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Laws Aren't Laws

Entry 1081, on 2009-09-01 at 20:40:15 (Rating 2, Philosophy)

In some recent debates I have been involved with the idea of laws has been tossed around. That something is a law is used as a justification for all sorts of points of view and superficially the idea might make sense but I've looked into this a bit more deeply and realised that it all comes back to the definition of the word.

There are at least three ways of defining the word in the dictionary but my definitions are slightly different. Here's what I mean...

Example 1: The universal law of gravitation. This is a physical law and the word is quite misleading here. One classic misuse of it is by creationists who say that the laws of physics must imply a law giver. The fact that laws in the legal sense require a person or organisation to create them doesn't also apply to natural laws. These laws are more like consistent observations of phenomena which lead to predictable results. We have no influence over them and there is no need for an entity to create them.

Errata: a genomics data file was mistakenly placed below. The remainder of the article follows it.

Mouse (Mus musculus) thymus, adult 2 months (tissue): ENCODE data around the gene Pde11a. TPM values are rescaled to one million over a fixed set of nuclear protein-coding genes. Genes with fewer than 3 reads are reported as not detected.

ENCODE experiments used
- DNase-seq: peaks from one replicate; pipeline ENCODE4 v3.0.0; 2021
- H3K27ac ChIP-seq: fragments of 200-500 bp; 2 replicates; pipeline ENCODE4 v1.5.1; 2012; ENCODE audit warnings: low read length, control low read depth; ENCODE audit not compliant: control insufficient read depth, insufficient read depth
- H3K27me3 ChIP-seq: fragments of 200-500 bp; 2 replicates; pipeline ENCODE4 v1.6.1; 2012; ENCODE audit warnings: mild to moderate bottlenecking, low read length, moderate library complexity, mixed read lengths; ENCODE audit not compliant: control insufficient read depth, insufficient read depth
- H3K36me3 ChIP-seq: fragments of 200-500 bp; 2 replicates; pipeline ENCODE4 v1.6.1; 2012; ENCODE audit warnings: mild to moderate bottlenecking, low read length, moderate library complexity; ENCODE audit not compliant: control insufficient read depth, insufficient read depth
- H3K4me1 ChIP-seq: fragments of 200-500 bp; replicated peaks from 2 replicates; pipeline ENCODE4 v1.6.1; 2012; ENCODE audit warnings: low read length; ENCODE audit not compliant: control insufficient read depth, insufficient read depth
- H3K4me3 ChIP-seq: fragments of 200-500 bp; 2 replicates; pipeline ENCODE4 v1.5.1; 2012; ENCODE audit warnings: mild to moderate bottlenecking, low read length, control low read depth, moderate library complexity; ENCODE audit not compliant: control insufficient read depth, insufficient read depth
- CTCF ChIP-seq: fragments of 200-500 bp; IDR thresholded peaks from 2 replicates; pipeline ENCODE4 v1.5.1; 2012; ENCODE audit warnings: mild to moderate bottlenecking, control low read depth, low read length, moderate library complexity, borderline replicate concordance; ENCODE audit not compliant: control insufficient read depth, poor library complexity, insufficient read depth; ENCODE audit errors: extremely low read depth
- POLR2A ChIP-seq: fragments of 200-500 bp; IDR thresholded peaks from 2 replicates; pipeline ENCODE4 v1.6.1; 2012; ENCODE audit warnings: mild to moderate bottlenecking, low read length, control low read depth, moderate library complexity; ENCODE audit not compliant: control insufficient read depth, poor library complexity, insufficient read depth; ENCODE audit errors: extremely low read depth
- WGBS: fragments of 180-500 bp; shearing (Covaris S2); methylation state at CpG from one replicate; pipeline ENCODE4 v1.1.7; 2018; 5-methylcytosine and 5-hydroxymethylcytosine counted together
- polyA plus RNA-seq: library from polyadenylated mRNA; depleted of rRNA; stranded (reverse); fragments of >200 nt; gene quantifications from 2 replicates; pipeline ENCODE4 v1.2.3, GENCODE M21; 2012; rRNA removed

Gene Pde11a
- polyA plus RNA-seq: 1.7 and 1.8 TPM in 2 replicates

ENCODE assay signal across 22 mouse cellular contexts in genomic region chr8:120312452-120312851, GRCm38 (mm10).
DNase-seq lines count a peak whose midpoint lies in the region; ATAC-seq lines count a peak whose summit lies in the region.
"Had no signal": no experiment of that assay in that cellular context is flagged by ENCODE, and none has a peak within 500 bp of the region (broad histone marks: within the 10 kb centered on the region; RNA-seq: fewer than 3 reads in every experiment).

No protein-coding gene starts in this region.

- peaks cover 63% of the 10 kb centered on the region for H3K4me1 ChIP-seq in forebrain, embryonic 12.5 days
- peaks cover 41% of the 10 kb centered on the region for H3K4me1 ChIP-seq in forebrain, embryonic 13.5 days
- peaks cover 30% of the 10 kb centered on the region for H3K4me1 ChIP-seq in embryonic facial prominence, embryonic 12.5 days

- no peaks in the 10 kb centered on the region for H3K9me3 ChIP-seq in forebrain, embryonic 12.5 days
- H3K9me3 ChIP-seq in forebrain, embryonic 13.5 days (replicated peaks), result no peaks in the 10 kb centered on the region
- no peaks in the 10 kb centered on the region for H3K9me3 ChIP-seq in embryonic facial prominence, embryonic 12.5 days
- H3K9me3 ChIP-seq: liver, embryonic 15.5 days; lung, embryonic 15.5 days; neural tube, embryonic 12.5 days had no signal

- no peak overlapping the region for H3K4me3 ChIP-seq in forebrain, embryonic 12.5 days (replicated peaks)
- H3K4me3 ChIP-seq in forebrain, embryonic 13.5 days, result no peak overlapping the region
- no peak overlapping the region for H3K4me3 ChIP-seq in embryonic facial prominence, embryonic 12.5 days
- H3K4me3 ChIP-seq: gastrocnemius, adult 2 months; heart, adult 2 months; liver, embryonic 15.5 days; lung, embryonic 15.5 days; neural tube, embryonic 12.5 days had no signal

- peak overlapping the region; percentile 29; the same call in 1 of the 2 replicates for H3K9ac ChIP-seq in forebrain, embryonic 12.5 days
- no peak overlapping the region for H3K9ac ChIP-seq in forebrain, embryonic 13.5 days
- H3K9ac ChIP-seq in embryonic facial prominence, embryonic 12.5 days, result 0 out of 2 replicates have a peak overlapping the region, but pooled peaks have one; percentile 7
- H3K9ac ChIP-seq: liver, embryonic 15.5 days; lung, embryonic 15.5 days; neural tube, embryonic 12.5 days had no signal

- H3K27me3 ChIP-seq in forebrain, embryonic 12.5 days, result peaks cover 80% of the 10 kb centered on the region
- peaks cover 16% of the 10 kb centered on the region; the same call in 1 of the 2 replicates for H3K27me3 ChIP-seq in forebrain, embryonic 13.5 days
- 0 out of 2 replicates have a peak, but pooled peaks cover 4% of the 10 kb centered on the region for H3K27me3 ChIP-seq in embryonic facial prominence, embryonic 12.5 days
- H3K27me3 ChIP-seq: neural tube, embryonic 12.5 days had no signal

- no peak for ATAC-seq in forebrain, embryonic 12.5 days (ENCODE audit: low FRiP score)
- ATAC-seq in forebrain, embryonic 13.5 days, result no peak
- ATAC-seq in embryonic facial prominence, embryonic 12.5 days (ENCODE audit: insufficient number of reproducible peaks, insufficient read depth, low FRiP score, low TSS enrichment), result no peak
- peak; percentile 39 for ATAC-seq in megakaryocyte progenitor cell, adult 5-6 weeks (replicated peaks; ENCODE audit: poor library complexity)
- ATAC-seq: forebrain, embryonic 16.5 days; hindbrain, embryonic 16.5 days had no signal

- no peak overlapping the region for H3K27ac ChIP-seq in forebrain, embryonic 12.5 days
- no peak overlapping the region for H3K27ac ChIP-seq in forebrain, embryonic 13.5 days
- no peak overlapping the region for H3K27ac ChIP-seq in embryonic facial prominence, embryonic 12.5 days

Example 2. The laws of economics. Economic laws are observations of the real world too, but because they involve human behaviour, rules, and norms, they aren't as definite as the physical laws. No one really created them but we can significantly affect them. For example the law of supply and demand could easily be changed through various interventions. People who claim that some social outcome is inevitable because of the economic laws ignore the fact that we do have ultimate control over them, unlike the laws of physics.

Example 3. Laws in the conventional legal sense such as laws against murder. These are entirely created by people and, in some sense, totally arbitrary and can be changed in any way required. For example, its usually illegal to kill another person but in times of war its encouraged. Clearly these laws aren't the same as the laws of physics.

Example 4. God's laws. These are really just another form of the laws mentioned in example 3 except the people who created them give them extra authority by invoking a god as the originator. The same comments apply to these as example 3.

So there you have it. The next time someone invokes a law as the reason things must happen a certain way or uses a law to justify a particular outcome think about what type of law it is. Unless it is the type mentioned in example 1 above the justification doesn't apply because really some laws aren't laws at all.

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